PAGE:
After enduring years of pandemic, you may be put off by heavily touched surfaces and heavy-breathing strangers. Perhaps you have discovered the benefits of workout at home.
For whatever reason, you’ve found yourself in a classic situation: you signed a contract for an expensive gym membership and you’re not using the damn thing.
Can you get out of this commitment and save money?
Today, the answer is always the same: maybe, maybe not; certainly not without some effort and perhaps for a fee.
“Giving up a gym membership is notoriously difficult,” says David Reischer, New York City attorney and CEO of LegalAdvice.com. “Contracts are written in such a way as not to allow a person to resign without suffering a penalty. »
Ah, yes, a bit like working out. That said, there are ways to get around gym contracts, especially now. Here’s how to do it.
1. Review your contract
Go through your inbox or junk drawer for the documents you signed when you joined the gym and review each clause before continuing.
“Firstly, I suggest reading the fine print of your contract so you can see the terms and what is expected of you if you want to break it,” says Andrew Taylor, a lawyer in Sydney, Australia, founder and director of Net Lawman.
Check to see if there are any cancellation provisions. These usually include:
- If you become disabled and cannot use the gym.
- If you move a certain distance from a gym or channel (often 25 miles).
- When you give a certain number of days’ notice (usually in writing).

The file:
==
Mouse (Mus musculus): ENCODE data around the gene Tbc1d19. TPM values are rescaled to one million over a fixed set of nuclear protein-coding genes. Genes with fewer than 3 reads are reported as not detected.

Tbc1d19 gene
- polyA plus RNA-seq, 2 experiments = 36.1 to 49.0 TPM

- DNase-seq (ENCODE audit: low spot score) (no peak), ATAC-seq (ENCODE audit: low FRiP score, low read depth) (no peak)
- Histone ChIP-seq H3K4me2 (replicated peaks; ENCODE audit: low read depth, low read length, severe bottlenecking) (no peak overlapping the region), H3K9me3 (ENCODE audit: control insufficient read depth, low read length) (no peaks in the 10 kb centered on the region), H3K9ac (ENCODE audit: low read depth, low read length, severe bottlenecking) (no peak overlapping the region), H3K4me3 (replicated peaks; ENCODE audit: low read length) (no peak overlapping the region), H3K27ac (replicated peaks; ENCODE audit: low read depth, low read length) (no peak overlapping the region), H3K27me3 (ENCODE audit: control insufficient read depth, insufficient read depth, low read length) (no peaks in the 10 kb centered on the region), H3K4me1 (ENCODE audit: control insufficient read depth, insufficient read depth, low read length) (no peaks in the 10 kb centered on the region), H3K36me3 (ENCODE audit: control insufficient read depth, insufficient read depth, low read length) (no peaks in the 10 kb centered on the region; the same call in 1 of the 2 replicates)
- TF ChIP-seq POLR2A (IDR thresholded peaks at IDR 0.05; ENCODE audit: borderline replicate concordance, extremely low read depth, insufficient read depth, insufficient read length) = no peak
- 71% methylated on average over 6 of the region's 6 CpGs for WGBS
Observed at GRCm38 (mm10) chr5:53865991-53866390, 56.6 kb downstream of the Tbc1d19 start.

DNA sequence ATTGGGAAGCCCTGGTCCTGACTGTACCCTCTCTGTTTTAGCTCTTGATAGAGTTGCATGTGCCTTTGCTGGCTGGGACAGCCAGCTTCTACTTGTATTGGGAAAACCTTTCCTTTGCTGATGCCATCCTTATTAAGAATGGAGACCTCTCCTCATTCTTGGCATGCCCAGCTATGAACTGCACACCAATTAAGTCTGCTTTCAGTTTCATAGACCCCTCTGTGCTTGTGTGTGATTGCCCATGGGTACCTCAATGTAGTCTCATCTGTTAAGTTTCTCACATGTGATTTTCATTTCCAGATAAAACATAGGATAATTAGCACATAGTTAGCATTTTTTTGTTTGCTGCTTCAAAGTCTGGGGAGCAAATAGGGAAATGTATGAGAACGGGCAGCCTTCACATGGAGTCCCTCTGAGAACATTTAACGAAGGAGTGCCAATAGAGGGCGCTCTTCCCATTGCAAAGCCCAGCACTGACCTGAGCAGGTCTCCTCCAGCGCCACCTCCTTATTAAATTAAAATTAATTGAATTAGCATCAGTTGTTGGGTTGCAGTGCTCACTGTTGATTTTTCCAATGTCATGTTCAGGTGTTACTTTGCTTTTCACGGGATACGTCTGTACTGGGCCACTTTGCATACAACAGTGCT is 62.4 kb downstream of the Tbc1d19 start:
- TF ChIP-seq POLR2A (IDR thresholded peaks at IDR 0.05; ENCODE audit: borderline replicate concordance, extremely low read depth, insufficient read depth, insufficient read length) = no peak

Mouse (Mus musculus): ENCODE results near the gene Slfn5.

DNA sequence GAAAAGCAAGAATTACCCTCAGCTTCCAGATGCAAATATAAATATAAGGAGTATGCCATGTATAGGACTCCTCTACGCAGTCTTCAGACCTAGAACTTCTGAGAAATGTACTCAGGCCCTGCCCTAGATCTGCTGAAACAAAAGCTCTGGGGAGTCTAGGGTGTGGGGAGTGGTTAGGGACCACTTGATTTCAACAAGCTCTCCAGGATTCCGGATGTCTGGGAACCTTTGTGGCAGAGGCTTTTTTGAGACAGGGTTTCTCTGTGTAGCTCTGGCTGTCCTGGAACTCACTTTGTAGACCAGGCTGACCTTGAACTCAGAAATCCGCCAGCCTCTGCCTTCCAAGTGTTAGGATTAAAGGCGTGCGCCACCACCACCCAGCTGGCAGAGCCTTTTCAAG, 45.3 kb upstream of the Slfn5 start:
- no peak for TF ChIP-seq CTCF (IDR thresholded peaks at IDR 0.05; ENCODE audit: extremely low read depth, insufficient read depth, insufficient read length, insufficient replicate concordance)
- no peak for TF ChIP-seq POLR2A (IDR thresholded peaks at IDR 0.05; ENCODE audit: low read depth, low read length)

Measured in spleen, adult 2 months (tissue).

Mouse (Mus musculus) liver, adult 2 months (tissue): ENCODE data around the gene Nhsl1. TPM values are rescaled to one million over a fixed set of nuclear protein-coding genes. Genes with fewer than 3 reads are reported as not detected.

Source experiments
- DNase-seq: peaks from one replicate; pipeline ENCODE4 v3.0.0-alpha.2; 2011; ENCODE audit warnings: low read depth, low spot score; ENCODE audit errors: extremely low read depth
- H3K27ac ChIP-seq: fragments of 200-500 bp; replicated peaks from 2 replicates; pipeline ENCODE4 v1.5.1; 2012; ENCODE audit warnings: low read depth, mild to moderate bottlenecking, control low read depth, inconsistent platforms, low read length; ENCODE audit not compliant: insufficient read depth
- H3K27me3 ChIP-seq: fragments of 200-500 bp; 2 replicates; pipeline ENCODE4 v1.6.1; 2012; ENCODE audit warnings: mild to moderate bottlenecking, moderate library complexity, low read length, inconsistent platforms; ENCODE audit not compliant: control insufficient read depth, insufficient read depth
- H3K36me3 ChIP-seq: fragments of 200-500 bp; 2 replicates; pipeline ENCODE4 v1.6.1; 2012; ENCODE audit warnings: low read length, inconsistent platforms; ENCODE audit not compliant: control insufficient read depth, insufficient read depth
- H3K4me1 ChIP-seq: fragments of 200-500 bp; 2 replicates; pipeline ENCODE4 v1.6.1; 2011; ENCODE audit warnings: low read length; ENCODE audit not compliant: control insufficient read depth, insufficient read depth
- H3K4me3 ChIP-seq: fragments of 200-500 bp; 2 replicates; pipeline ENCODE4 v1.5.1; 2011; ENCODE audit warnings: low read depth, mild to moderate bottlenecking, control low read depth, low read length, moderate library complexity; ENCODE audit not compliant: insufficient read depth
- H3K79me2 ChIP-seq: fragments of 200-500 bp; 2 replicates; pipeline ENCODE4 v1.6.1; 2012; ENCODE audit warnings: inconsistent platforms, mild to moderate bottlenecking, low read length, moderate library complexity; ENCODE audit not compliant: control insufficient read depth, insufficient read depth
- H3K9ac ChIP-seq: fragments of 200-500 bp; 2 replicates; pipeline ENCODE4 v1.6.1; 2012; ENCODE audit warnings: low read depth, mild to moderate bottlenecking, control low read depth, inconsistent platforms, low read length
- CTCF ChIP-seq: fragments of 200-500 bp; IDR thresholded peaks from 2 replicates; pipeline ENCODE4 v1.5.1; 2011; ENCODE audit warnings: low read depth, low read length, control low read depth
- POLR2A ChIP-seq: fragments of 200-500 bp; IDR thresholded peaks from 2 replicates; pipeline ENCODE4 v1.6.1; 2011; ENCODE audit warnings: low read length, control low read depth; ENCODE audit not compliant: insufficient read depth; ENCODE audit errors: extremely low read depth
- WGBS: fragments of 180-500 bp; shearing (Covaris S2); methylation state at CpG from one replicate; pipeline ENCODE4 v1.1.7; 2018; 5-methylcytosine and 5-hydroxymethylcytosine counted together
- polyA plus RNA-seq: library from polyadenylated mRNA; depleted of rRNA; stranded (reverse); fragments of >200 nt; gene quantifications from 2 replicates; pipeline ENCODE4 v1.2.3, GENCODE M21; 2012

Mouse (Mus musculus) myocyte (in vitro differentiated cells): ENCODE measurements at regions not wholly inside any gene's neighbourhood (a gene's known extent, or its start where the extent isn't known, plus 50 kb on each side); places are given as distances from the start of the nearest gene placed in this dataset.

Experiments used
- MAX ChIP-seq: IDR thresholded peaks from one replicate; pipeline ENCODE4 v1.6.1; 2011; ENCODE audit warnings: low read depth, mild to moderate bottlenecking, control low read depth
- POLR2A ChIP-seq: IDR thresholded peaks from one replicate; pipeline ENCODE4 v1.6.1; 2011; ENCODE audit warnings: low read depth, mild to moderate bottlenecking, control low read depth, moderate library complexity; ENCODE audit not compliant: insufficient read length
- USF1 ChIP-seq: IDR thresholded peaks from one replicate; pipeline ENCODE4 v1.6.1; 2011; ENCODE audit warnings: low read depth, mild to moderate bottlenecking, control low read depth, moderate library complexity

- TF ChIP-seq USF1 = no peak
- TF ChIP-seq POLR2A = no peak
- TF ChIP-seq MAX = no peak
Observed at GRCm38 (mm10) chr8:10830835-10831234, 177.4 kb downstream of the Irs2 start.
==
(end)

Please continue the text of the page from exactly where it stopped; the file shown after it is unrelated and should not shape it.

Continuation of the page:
- If you pay cancellation fees. “Sometimes there will be a kill fee, but if you’re not using your membership for certain reasons, it will be worth getting out of it,” says Taylor.
2. Call the gym
If your membership is ironclad – or if the contract cancellation terms don’t suit you – you can call your gym and see if they will let you cancel your contract.
But according to the gym, don’t expect to bend a sympathetic ear.
If cancellation is not an option over the phone, you can suggest other solutions while you have them on the line.
3. Suggest a freeze or transfer
A potential compromise: “Try talking to gym management and see if the membership can be transferred or temporarily frozen,” says Reischer.
Gym contracts often include a provision to freeze memberships. If not, you may be able to negotiate one over the phone.
You may be able to pause billing for a monthly subscription for a period of time, usually one to six months.
Or if you have a friend or family member who is ready to take over your membership and your gym allows it, you can ask the gym to transfer the monthly fee to their credit card, or they could reimburse you for the balance of your annual prepaid account. contract.
If you choose the latter option, just do it formally through the gym; It’s not a good idea to let someone pretend to be you in a place where public nudity is common.
4. Cut them
If you have a monthly contract, you have another option: go nuclear.
“Call your credit card company to dispute the charge and avoid further charges,” says Reischer.
“Typically, someone who unilaterally cancels the contract will not be subject to prosecution, as most gyms collect enough of an upfront fee that they will not waste their time taking legal action for the remaining money owed” , he adds.
But do it at your own risk. You might find yourself blacklisted from that gym or chain in the future.
And credit card companies regularly conduct chargeback reviews; they could determine that your claim is invalid and reinstate the charges.
Your best bet is to call your gym and negotiate conscious uncoupling. Don’t be afraid to ask for terms that work for you: consumers can have leverage.
“Talk to your gym, explain the situation and your reluctance to continue your membership, and possibly put it on hold for another time, which they might be interested in – they don’t want to lose you as a customer for their own survival ,” Taylor said.